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Proceedings Paper

Airborne eddy correlation gas flux measurements: design criteria for optical techniques
Author(s): John A. Ritter; Glen William Sachse; Bruce E. Anderson
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Paper Abstract

Although several methods exist for the determination of the flux of an atmospheric species, the airborne eddy correlation method has the advantage of providing direct flux measurements that are representative of regional spatial domains. The design criteria pertinent to the construction of chemical instrumentation suitable for use in airborne eddy correlation flux measurements are discussed. A brief overview of the advantages and limitations of the current instrumentation used to obtain flux measurements for CO, CH4, O3, CO2, and water vapor are given. The intended height of the measurement within the convective boundary layer is also shown to be an important design criteria. The sensitivity, or resolution, which is required in the measurement of a scalar species to obtain an adequate species flux measurement is discussed. The relationship between the species flux resolution and the more commonly stated instrumental resolution is developed and it is shown that the standard error of the flux estimate is a complicated function of the atmospheric variability and the averaging time that is used. The use of the recently proposed intermittent sampling method to determine the species flux is examined. The application of this technique may provide an opportunity to expand the suite of trace gases for which direct flux measurements are possible.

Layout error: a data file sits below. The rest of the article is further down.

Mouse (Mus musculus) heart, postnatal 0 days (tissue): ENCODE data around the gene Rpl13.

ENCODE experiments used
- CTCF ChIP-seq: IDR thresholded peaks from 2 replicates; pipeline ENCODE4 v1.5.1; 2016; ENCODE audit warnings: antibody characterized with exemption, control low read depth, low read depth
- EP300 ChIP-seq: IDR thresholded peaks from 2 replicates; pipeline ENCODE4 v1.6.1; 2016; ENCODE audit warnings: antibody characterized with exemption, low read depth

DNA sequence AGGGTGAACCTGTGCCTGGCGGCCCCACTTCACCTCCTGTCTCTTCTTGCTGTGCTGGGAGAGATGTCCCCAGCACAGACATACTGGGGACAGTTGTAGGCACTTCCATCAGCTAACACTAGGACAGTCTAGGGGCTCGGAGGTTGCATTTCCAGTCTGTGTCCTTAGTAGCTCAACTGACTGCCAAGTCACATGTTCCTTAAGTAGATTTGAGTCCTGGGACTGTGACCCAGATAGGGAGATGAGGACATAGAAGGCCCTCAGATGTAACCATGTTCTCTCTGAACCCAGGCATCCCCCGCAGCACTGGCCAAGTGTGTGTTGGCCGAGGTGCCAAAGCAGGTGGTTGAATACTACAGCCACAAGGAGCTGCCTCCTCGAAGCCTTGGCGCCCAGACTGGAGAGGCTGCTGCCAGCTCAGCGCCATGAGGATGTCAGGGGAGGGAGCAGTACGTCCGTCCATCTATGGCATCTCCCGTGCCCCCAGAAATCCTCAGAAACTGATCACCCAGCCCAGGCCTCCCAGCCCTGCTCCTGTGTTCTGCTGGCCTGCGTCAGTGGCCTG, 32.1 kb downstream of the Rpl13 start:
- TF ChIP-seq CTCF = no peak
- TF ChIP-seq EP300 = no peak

Paper Details

Date Published: 12 February 1993
PDF: 9 pages
Proc. SPIE 1715, Optical Methods in Atmospheric Chemistry, (12 February 1993); doi: 10.1117/12.140193
Show Author Affiliations
John A. Ritter, NASA Langley Research Ctr. (United States)
Glen William Sachse, NASA Langley Research Ctr. (United States)
Bruce E. Anderson, NASA Langley Research Ctr. (United States)


Published in SPIE Proceedings Vol. 1715:
Optical Methods in Atmospheric Chemistry

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